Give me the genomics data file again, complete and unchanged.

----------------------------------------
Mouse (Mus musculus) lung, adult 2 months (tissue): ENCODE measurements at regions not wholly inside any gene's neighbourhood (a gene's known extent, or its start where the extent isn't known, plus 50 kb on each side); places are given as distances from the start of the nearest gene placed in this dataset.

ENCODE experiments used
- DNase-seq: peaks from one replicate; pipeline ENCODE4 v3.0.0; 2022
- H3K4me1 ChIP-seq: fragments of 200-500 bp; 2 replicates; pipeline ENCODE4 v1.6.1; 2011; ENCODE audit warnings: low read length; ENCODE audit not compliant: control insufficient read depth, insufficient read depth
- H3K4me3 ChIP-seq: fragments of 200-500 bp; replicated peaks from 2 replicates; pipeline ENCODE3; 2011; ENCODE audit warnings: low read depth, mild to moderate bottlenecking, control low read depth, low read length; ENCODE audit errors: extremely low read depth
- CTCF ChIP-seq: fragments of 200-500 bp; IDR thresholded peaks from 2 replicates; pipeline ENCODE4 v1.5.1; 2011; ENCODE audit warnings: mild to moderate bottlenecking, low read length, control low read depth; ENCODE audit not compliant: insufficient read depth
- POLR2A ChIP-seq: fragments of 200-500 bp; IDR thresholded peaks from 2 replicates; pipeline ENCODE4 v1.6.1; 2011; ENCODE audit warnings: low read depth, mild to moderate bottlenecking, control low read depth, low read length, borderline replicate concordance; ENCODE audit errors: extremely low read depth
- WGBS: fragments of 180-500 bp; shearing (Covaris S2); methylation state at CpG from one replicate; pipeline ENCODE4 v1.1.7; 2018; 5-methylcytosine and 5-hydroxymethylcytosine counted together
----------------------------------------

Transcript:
Mouse (Mus musculus) lung, adult 2 months (tissue): ENCODE measurements at regions not wholly inside any gene's neighbourhood (a gene's known extent, or its start where the extent isn't known, plus 50 kb on each side); places are given as distances from the start of the nearest gene placed in this dataset.

ENCODE experiments used
- DNase-seq: peaks from one replicate; pipeline ENCODE4 v3.0.0; 2022
- H3K4me1 ChIP-seq: fragments of 200-500 bp; 2 replicates; pipeline ENCODE4 v1.6.1; 2011; ENCODE audit warnings: low read length; ENCODE audit not compliant: control insufficient read depth, insufficient read depth
- H3K4me3 ChIP-seq: fragments of 200-500 bp; replicated peaks from 2 replicates; pipeline ENCODE3; 2011; ENCODE audit warnings: low read depth, mild to moderate bottlenecking, control low read depth, low read length; ENCODE audit errors: extremely low read depth
- CTCF ChIP-seq: fragments of 200-500 bp; IDR thresholded peaks from 2 replicates; pipeline ENCODE4 v1.5.1; 2011; ENCODE audit warnings: mild to moderate bottlenecking, low read length, control low read depth; ENCODE audit not compliant: insufficient read depth
- POLR2A ChIP-seq: fragments of 200-500 bp; IDR thresholded peaks from 2 replicates; pipeline ENCODE4 v1.6.1; 2011; ENCODE audit warnings: low read depth, mild to moderate bottlenecking, control low read depth, low read length, borderline replicate concordance; ENCODE audit errors: extremely low read depth
- WGBS: fragments of 180-500 bp; shearing (Covaris S2); methylation state at CpG from one replicate; pipeline ENCODE4 v1.1.7; 2018; 5-methylcytosine and 5-hydroxymethylcytosine counted together